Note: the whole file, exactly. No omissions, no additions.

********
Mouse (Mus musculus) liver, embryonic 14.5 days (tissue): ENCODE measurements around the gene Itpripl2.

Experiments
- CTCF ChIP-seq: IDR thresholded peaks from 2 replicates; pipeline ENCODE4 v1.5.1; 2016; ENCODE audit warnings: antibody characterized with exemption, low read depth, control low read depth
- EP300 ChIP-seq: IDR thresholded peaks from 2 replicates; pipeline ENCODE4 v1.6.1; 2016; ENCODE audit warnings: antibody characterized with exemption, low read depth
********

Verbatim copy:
Mouse (Mus musculus) liver, embryonic 14.5 days (tissue): ENCODE measurements around the gene Itpripl2.

Experiments
- CTCF ChIP-seq: IDR thresholded peaks from 2 replicates; pipeline ENCODE4 v1.5.1; 2016; ENCODE audit warnings: antibody characterized with exemption, low read depth, control low read depth
- EP300 ChIP-seq: IDR thresholded peaks from 2 replicates; pipeline ENCODE4 v1.6.1; 2016; ENCODE audit warnings: antibody characterized with exemption, low read depth